• Now we can use our event streams anyway we want
    • Ie. we could combine to streams to calculate a new value

    Events as Observable

    @Component({
      template: `
        <input
          #firstArgument
          (change)="firstArgSub.next(firstArgument.value)">
        <input
          #secondArgument
          (change)="secondArgSub.next(secondArgument.value)">
    
        <div>Sum {{ sum$ | async }}</div>
      `
    })
    export class MySimpleCalculatorComponent {
      firstArgSub = new Subject<string>();
      firstArgSub = new Subject<string>();
    
      sum$ = combineLatest(
        [this.firstArgumentSubject, this.secondArgumentSubject]
      ).pipe(
        map(([first, second]) => +first + +second)
      );
    }

    Task

    • Create a search input
    • Using Rick and Morty API* load characters filtered by name (max 10)
    • Display found character's names in a list below the search

    Bonus tasks:

    • Prevent calling API to often
    • Add second filter parameter ie. status

    Reactive Inputs

    Reactive Inputs

    • So far we've got reactive properties and events
    • But what about @Inputs?

    Reactive Inputs

    • via ngOnChanges method
    • via property setters

    Getting input changes:

    // the only way to get notified
    // of changes to this prop is `ngOnChanges`
    @Input() firstProperty: string;
    
    @Input() set secondProperty(secondProperty: string) {
      // set some internal properties
      // or do some calculation based on the property
    }

    Reactive Inputs

    • via ngOnChanges method
    • via property setters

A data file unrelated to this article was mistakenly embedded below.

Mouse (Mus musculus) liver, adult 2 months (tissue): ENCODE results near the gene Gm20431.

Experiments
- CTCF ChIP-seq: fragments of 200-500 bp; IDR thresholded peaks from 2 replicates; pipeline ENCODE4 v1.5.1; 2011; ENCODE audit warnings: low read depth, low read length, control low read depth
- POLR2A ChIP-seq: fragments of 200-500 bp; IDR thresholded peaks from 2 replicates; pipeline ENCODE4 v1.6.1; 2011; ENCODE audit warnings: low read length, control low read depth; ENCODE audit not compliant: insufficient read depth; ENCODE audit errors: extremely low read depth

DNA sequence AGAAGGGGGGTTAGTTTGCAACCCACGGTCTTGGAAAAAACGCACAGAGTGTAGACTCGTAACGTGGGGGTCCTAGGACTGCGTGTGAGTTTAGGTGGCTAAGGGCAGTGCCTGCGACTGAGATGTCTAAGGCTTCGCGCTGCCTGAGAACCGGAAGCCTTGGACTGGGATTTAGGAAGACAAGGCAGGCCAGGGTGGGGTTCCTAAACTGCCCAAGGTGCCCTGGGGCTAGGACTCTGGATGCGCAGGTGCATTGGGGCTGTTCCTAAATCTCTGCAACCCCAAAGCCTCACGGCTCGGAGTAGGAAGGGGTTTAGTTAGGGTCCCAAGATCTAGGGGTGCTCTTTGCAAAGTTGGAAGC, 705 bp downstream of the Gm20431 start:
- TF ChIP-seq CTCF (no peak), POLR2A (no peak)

The latter is a good candidate for our reactive inputs

    // we use BehaviorSubject 
    // to always get the current value in new subscribers
    reactiveProperty$ = new BehaviorSubject<string>(null);
    
    @Input() set reactiveProperty(value: string) {
      reactiveProperty$.next(value);
    }

    Reactive Inputs

    • now we can use our reactive property as we did with all Observables before

    But how does it benefit us?

    • all the power of Observables and operators
    • more declarative dependencies

    Reactive Inputs

    reactivePropertyCharacters$ = this.reactiveProperty$.pipe(
      map(value => value.split('')),
      map(characters => characters
        .filter(char => !!char.match(/[a-zA-Z]/))
        .map(char => char.toUpperCase())
      )
    )
    computedProperty$ = combineLatest(
      [propertyA$, propertyB$]
    ).pipe(
      map(([a, b]) => a * b)
    )

    Property dependencies visible right away

    Task

    • inside a component create an input text

    • use value typed inside the filter input to display only the recipes that contain given ingredients

    Bonus tasks:

    • allow for entering multiple ingredients (comma separated)

    • add a checkbox that determines if a recipe should contain all ingredients or just any of them

    • create a component with an array of recipes as an input

    interface Recipe {
      name: string;
      ingredients: string[]
    }

    Thank you!

     

    Any questions?

     

    Rx in Angular - DevMeeting 2020.09.12

    By Chris Trześniewski

    Rx in Angular - DevMeeting 2020.09.12